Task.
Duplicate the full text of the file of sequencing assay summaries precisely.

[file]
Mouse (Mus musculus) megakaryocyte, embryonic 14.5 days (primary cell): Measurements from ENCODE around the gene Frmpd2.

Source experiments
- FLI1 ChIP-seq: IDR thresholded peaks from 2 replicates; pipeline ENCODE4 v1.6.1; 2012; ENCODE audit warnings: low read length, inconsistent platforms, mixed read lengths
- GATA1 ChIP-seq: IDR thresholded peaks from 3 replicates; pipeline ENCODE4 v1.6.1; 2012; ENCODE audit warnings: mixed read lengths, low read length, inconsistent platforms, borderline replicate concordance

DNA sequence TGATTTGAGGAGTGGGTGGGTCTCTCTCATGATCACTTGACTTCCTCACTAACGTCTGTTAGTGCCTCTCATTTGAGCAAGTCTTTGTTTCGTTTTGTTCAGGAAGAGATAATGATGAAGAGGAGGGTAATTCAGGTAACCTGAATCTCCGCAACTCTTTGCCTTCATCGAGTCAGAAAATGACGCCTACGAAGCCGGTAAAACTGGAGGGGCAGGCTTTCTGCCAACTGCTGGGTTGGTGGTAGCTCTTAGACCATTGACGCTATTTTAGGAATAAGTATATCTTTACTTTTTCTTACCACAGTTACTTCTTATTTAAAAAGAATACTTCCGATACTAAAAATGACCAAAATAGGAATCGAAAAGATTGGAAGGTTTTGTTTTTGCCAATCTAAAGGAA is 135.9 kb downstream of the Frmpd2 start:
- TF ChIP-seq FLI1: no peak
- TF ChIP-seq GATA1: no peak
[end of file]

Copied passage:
Mouse (Mus musculus) megakaryocyte, embryonic 14.5 days (primary cell): Measurements from ENCODE around the gene Frmpd2.

Source experiments
- FLI1 ChIP-seq: IDR thresholded peaks from 2 replicates; pipeline ENCODE4 v1.6.1; 2012; ENCODE audit warnings: low read length, inconsistent platforms, mixed read lengths
- GATA1 ChIP-seq: IDR thresholded peaks from 3 replicates; pipeline ENCODE4 v1.6.1; 2012; ENCODE audit warnings: mixed read lengths, low read length, inconsistent platforms, borderline replicate concordance

DNA sequence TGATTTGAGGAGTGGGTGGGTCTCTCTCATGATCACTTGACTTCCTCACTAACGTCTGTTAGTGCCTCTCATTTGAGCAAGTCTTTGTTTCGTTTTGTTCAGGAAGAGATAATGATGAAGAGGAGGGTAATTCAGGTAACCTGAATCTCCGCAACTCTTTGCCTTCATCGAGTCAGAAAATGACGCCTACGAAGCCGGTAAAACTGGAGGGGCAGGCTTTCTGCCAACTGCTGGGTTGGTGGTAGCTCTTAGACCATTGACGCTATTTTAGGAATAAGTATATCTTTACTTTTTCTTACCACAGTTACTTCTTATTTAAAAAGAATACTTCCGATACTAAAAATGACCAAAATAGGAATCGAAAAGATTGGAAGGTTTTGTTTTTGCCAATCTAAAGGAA is 135.9 kb downstream of the Frmpd2 start:
- TF ChIP-seq FLI1: no peak
- TF ChIP-seq GATA1: no peak